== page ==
THE EMPIRE STRIKES BACK—or, if you want to get picky Star Wars: Episode V – The Empire Strikes Back, was far, far away the biggest hit of 1980, its domestic rake of $290,272,000 just part of an eventual planetary hoard of at least $548,000,000. George Lucas sank $33,000,000 of his profits from the first saga into what many refer to as the best of the batch. Irwin Kershner was assigned to direct; the script, first written by Leigh Brackett (who died before production commenced), was redone by Lucas and then Lawrence Kasdan.
Back to resist the “dark side of the Force” are Mark Hamill (facial stars from a car accident he was in integrated into the plot), Harrison Ford and Carrie Fisher. Luke is resolute, Han & Leia bicker until it’s time to gaze longingly. Joining the fray is Billy Dee Williams as too-suave-to-be-true ‘Lando Calrissian’. More crucial is another new addition, ‘Yoda’ (inhabited by Frank Oz), dispensing 900 years of one-galaxy-fits-all swamp wisdom. We know he is to be revered because of his 18th-century European grandma- meets-Confucius sentence structuring.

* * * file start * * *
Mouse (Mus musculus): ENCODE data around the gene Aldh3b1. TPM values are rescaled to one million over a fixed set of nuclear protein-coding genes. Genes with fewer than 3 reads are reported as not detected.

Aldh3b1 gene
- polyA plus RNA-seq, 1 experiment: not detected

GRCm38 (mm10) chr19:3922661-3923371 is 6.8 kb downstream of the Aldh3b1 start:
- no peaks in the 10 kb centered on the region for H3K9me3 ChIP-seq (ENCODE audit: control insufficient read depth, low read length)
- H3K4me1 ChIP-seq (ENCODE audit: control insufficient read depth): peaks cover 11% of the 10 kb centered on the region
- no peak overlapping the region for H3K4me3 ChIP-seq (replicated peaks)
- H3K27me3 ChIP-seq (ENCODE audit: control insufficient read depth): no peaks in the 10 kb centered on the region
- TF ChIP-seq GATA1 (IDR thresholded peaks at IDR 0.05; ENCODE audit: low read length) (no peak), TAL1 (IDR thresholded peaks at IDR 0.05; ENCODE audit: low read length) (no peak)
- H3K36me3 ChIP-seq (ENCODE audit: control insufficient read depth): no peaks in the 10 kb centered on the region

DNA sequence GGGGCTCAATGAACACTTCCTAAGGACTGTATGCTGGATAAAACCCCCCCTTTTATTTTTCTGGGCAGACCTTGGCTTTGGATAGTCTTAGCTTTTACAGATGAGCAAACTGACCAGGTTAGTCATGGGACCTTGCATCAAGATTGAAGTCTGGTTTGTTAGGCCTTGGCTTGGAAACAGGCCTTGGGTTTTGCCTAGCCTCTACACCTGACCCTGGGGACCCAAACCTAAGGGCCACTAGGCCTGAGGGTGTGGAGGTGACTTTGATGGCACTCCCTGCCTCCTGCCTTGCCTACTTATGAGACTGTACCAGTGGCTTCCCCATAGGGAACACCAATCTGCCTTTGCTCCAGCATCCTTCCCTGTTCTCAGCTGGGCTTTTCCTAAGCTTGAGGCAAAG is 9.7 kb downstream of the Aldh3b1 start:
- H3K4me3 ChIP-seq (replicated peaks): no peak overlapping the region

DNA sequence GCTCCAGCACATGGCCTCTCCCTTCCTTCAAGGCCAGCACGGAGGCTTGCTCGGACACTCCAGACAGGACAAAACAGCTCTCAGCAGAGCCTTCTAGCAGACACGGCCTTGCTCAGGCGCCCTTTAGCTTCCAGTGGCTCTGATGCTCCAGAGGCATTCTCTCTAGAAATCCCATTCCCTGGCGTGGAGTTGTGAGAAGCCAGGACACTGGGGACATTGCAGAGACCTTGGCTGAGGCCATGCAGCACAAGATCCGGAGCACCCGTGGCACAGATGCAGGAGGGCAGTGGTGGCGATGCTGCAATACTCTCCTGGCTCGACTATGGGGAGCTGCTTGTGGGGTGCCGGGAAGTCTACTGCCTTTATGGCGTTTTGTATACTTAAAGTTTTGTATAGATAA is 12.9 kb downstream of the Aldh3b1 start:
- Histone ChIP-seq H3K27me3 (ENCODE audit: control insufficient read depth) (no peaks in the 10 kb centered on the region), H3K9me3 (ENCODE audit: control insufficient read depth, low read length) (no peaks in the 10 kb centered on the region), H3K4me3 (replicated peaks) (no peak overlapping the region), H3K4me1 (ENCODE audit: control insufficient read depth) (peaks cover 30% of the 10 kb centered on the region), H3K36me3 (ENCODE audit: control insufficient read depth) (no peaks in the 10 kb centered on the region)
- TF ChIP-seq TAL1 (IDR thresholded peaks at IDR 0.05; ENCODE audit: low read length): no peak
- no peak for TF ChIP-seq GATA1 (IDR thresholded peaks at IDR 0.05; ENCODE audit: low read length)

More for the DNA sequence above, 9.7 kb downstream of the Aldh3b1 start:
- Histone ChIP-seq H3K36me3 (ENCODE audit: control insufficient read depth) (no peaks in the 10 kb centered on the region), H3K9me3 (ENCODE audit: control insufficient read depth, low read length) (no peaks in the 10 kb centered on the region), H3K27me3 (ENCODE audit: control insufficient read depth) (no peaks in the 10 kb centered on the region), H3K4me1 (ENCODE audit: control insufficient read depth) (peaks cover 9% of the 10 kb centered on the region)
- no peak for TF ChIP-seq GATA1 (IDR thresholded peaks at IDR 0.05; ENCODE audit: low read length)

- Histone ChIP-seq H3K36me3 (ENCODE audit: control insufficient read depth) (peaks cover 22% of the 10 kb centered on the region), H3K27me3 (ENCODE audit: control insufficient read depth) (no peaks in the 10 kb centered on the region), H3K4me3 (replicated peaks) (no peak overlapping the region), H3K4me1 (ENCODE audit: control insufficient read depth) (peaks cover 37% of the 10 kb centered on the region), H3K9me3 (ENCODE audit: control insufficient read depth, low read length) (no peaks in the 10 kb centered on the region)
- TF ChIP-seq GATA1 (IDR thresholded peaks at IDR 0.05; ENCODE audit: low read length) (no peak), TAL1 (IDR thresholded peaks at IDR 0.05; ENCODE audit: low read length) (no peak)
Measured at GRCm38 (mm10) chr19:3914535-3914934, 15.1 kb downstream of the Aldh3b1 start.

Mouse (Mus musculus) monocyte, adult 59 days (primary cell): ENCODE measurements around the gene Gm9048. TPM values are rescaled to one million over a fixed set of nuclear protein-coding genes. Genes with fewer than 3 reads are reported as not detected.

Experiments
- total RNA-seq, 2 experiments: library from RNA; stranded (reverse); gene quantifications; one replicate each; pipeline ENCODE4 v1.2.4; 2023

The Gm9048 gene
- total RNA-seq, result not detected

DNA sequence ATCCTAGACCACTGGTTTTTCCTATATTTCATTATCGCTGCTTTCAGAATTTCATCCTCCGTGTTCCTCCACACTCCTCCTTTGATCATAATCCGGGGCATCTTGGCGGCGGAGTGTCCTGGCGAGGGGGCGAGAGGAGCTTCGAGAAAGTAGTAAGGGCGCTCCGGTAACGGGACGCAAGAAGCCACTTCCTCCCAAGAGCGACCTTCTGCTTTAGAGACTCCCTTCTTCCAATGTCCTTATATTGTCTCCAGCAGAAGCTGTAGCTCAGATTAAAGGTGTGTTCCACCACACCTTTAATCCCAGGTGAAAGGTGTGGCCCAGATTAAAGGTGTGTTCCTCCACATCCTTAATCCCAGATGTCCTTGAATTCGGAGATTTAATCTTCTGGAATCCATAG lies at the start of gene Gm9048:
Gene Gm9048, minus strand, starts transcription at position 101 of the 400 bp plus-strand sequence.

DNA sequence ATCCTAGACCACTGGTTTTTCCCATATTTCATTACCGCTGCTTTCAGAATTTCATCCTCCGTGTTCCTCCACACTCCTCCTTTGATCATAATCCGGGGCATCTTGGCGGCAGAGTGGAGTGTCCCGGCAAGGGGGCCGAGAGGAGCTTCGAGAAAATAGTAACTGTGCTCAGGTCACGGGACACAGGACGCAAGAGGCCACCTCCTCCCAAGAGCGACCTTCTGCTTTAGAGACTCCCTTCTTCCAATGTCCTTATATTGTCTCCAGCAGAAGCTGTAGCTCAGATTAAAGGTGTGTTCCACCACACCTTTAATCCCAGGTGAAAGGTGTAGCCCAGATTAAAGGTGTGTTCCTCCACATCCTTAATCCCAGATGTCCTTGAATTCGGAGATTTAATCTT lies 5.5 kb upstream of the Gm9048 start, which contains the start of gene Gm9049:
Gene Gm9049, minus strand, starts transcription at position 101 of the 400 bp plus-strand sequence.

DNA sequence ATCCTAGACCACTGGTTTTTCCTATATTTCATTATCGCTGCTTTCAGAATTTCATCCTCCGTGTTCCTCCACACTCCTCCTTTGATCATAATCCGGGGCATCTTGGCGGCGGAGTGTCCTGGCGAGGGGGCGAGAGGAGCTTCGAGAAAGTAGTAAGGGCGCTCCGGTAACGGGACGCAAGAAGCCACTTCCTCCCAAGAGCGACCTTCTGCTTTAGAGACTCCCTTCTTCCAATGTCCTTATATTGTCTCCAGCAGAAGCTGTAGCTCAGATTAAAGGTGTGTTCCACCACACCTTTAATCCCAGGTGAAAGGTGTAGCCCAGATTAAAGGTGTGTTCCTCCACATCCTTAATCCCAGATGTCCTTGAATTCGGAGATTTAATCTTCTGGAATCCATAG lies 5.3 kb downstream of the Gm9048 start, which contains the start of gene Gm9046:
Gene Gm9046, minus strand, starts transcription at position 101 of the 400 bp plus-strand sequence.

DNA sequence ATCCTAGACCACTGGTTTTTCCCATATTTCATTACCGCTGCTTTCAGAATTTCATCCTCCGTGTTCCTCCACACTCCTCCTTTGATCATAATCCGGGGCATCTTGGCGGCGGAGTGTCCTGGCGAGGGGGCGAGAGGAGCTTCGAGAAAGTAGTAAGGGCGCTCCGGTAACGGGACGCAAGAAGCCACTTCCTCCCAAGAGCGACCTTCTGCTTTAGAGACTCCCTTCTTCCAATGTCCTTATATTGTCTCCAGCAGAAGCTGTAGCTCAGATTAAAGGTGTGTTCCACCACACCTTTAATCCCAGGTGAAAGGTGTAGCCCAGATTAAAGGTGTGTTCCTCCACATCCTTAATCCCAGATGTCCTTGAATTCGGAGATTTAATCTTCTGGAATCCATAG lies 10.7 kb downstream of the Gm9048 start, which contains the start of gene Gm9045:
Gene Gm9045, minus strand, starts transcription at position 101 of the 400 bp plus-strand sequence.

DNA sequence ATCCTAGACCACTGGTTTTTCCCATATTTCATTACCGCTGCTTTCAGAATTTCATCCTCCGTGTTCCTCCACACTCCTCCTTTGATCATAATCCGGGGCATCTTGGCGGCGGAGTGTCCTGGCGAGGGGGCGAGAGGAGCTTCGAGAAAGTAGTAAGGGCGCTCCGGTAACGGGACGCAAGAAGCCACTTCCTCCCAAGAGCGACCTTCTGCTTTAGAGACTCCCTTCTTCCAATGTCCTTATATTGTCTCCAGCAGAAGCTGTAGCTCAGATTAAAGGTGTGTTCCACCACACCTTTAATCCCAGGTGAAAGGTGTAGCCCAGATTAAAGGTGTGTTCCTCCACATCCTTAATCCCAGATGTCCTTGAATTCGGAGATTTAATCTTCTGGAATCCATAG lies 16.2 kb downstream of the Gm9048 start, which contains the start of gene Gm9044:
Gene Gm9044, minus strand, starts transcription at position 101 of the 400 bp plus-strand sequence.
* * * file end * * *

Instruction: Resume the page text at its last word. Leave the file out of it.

Synopsis? Have you been hanging upside down in a wampa cave on Hoth? Battle, escape, chase, escape, capture, battle, escape. Training. Revelation. Resolve. Toys.
Characterizations deepen, and the sorely underrated Hamill does particularly well by it. Lando comes off like a better-coiffed version of Tim Meadows ‘Ladies Man’. The special effects, once so neat on the big, big screen, are not all that stellar revisited at home four decades later: even with more money to spray around, they don’t hold up as well as those designed for inaugural blastoff. Are we now so Darth jaded? Am I just being extra-keen to Wookie talk, or is there not more ‘dialogue’ for ‘Chewbacca’ here than in any other segment? If his growls will shut C-3PO the hell up, we’re all for it. Do Storm-troopers get any marksmanship training?
Outdoor sequences for the ice planet ‘Hoth’ were shot in subzero conditions in Norway. The technical efforts won an Oscar for Best Sound and a special achievement statue for Visual Effects. Nominations went up for the score and the art direction. John Williams irresistibly dramatic “Imperial March” gets full-bodied play. Though Williams extravagant music for the series is usually tagged with being influenced by Erich Wolfgang Korngold’s scores from the 30s, the march themes surely recall those Roman-might creations imagined by Miklos Rozsa for the 50s likes of Quo Vadis and Ben-Hur.
With, once again—Anthony Daniels, David Prowse (and James Earl Jones voice), Kenny Baker, Peter Mayhew. Alec Guinness consented ($?$$) to do a few scenes. On board also are Julian Glover, Kenneth Colley and John Ratzenberger. 124 minutes.